Expert Political Judgment

How Good is it? How can We Know?
Narrated by: Anthony Haden Salerno
Length: 9 hrs and 48 mins
4 out of 5 stars (75 ratings)

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Publisher's Summary

The intelligence failures surrounding the invasion of Iraq dramatically illustrate the necessity of developing standards for evaluating expert opinion. This audiobook fills that need. Here, Philip E. Tetlock explores what constitutes good judgment in predicting future events, and looks at why experts are often wrong in their forecasts.

Tetlock first discusses arguments about whether the world is too complex for people to find the tools to understand political phenomena, let alone predict the future. He evaluates predictions from experts in different fields, comparing them to predictions by well-informed laity or those based on simple extrapolation from current trends. He goes on to analyze which styles of thinking are more successful in forecasting.

Classifying thinking styles using Isaiah Berlin's prototypes of the fox and the hedgehog, Tetlock contends that the fox - the thinker who knows many little things, draws from an eclectic array of traditions, and is better able to improvise in response to changing events - is more successful in predicting the future than the hedgehog, who knows one big thing, toils devotedly within one tradition, and imposes formulaic solutions on ill-defined problems.

He notes a perversely inverse relationship between the best scientific indicators of good judgment and the qualities that the media most prizes in pundits - the single-minded determination required to prevail in ideological combat. Clearly written and impeccably researched, the audiobook fills a huge void in the literature on evaluating expert opinion. It will appeal across many academic disciplines as well as to corporations seeking to develop standards for judging expert decision-making.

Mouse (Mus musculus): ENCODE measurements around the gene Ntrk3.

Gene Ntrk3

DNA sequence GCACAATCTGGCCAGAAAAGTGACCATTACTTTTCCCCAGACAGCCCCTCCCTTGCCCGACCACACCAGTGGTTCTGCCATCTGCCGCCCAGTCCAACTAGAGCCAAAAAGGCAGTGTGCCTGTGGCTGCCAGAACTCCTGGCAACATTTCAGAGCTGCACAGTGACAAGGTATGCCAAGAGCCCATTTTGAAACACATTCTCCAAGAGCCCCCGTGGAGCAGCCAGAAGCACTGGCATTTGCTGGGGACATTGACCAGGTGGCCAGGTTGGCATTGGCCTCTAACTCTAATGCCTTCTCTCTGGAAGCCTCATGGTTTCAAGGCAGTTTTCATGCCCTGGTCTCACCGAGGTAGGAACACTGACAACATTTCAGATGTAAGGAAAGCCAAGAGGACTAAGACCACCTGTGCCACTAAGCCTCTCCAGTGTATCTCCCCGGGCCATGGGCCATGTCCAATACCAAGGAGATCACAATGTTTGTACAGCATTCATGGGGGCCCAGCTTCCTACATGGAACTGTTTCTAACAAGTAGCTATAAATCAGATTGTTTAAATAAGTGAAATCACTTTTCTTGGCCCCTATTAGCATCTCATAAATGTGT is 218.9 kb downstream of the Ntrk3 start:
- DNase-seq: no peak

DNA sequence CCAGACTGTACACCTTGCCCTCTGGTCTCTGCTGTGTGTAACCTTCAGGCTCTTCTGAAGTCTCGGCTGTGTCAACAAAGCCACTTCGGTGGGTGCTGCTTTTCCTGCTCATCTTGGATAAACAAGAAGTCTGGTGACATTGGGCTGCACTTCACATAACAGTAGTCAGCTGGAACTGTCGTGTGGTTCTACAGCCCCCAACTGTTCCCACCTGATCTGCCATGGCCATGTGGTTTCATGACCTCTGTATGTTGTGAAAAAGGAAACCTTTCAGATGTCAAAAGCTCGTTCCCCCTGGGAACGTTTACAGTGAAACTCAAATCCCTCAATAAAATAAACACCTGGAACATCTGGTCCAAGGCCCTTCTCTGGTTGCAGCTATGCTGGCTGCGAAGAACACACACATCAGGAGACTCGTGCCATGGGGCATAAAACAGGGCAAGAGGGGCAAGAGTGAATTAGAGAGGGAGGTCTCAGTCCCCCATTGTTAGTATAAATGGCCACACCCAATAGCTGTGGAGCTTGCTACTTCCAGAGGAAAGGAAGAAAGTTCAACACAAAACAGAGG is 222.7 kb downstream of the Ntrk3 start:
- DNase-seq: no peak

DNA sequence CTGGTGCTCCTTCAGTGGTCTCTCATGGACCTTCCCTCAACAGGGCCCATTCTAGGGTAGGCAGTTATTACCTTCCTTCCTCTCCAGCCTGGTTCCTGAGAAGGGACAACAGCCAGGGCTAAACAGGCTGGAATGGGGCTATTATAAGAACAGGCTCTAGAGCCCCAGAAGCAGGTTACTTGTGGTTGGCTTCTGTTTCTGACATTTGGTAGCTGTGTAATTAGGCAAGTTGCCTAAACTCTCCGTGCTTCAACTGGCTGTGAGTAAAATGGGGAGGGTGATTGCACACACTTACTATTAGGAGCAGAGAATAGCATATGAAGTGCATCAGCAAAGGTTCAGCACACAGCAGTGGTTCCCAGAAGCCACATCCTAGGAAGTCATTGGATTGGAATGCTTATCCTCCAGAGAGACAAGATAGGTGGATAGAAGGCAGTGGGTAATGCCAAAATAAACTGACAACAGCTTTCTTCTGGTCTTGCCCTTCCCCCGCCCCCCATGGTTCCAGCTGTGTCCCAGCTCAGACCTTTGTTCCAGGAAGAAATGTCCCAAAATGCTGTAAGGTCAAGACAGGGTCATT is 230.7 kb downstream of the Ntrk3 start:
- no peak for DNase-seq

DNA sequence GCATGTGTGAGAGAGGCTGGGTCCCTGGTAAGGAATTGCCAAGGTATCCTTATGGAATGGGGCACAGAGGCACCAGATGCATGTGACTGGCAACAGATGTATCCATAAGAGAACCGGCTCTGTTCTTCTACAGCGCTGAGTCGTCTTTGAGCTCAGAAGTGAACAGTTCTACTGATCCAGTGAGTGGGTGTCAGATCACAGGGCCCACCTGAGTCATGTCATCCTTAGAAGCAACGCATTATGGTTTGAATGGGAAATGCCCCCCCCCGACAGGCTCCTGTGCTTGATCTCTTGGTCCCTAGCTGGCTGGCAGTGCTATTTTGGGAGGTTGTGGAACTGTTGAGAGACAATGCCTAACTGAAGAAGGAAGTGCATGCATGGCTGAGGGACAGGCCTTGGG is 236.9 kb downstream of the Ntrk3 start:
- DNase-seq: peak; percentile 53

©2005 Princeton University Press (P)2013 Audible, Inc.

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Five-star book, one-star reading

Groundbreaking and important book. But, while Tetlock argues convincingly that predicting the future is harder than we might think, predicting that the narrator will mispronounce the word “causal” at every opportunity remains disappointingly easy.

1 person found this helpful

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Highly engaging. Listen at 2x speed

This was a fascinating book with a great respect for impartiality. He plays with conceptions within epistemology and provides satisfying sunlight on his approach, going deeply into the math. I found it best to listen to the conclusions and then here about his process, though he presents his discussion in the other order.

I found the readers voice unbearable at 1x speed. I strongly encourage at least 1.5x, if not 2x. For some reason, this really seemed to help.

3 people found this helpful

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The narrator is as bad as the text is good

This book is amazing and should be read by every thoughtful person.

The narrator, on the other hand, is terrible. I listened as I read along within the book and was regularly distracted by his misreading words and his total inability to read logical notation. For example, he reads:

"~p" as "equivalent to p" and "(p is true | q is false)" as "p is true divided by q is false."

Such mistakes are simply inexcusable, especially for a high-level book like this.

That said, the text itself is absolutely amazing, but I can't imagine anybody really internalizing the message through audiobook alone.

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Not as expected

long-winded and very unstructured. Sounds if it was written for Academics not the public. Don't download.

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  • Giorgos
  • 07-06-17

Interesting book. Horrific narration.

Lots of good arguments on this book but not suitable for audiobook. There are a lot of equations and graphs which are imposdible to follow in the audio format. Also after 20 or so audiobooks the narrator is the single worst one I have heard. Made it really difficult to follow the book. I would recommend this book but I would advice to go for the hard copy if you have the option